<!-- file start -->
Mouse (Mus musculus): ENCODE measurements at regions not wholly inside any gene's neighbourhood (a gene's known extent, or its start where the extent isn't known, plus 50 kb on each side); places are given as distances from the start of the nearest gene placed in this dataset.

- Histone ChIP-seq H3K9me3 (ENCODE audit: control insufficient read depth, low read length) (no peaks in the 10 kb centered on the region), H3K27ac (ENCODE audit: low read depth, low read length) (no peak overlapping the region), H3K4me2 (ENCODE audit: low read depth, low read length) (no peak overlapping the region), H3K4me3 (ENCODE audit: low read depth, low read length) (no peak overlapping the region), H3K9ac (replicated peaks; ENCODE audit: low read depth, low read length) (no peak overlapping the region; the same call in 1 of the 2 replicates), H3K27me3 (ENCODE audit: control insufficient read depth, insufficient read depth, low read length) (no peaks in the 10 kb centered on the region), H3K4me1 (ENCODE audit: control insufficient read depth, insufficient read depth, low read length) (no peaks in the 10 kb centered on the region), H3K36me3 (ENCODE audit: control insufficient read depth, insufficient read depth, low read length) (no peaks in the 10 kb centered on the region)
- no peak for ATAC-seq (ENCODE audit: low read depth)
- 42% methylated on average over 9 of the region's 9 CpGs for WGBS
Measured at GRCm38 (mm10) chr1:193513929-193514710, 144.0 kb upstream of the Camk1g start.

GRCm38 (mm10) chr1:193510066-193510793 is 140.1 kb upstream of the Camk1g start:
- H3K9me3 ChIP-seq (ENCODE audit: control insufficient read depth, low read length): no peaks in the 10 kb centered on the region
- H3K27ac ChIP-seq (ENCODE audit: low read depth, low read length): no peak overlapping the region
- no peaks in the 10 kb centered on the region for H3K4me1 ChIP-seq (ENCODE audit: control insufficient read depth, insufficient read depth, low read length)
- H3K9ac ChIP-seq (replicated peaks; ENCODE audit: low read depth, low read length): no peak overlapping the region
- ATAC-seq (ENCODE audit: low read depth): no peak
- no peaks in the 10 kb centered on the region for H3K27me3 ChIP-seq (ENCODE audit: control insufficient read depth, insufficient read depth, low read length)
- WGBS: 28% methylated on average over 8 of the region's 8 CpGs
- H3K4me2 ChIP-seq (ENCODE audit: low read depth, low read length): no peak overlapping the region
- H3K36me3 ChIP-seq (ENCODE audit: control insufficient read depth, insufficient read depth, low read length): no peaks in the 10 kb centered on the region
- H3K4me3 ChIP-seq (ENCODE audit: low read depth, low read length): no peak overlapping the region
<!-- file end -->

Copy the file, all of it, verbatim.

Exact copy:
Mouse (Mus musculus): ENCODE measurements at regions not wholly inside any gene's neighbourhood (a gene's known extent, or its start where the extent isn't known, plus 50 kb on each side); places are given as distances from the start of the nearest gene placed in this dataset.

- Histone ChIP-seq H3K9me3 (ENCODE audit: control insufficient read depth, low read length) (no peaks in the 10 kb centered on the region), H3K27ac (ENCODE audit: low read depth, low read length) (no peak overlapping the region), H3K4me2 (ENCODE audit: low read depth, low read length) (no peak overlapping the region), H3K4me3 (ENCODE audit: low read depth, low read length) (no peak overlapping the region), H3K9ac (replicated peaks; ENCODE audit: low read depth, low read length) (no peak overlapping the region; the same call in 1 of the 2 replicates), H3K27me3 (ENCODE audit: control insufficient read depth, insufficient read depth, low read length) (no peaks in the 10 kb centered on the region), H3K4me1 (ENCODE audit: control insufficient read depth, insufficient read depth, low read length) (no peaks in the 10 kb centered on the region), H3K36me3 (ENCODE audit: control insufficient read depth, insufficient read depth, low read length) (no peaks in the 10 kb centered on the region)
- no peak for ATAC-seq (ENCODE audit: low read depth)
- 42% methylated on average over 9 of the region's 9 CpGs for WGBS
Measured at GRCm38 (mm10) chr1:193513929-193514710, 144.0 kb upstream of the Camk1g start.

GRCm38 (mm10) chr1:193510066-193510793 is 140.1 kb upstream of the Camk1g start:
- H3K9me3 ChIP-seq (ENCODE audit: control insufficient read depth, low read length): no peaks in the 10 kb centered on the region
- H3K27ac ChIP-seq (ENCODE audit: low read depth, low read length): no peak overlapping the region
- no peaks in the 10 kb centered on the region for H3K4me1 ChIP-seq (ENCODE audit: control insufficient read depth, insufficient read depth, low read length)
- H3K9ac ChIP-seq (replicated peaks; ENCODE audit: low read depth, low read length): no peak overlapping the region
- ATAC-seq (ENCODE audit: low read depth): no peak
- no peaks in the 10 kb centered on the region for H3K27me3 ChIP-seq (ENCODE audit: control insufficient read depth, insufficient read depth, low read length)
- WGBS: 28% methylated on average over 8 of the region's 8 CpGs
- H3K4me2 ChIP-seq (ENCODE audit: low read depth, low read length): no peak overlapping the region
- H3K36me3 ChIP-seq (ENCODE audit: control insufficient read depth, insufficient read depth, low read length): no peaks in the 10 kb centered on the region
- H3K4me3 ChIP-seq (ENCODE audit: low read depth, low read length): no peak overlapping the region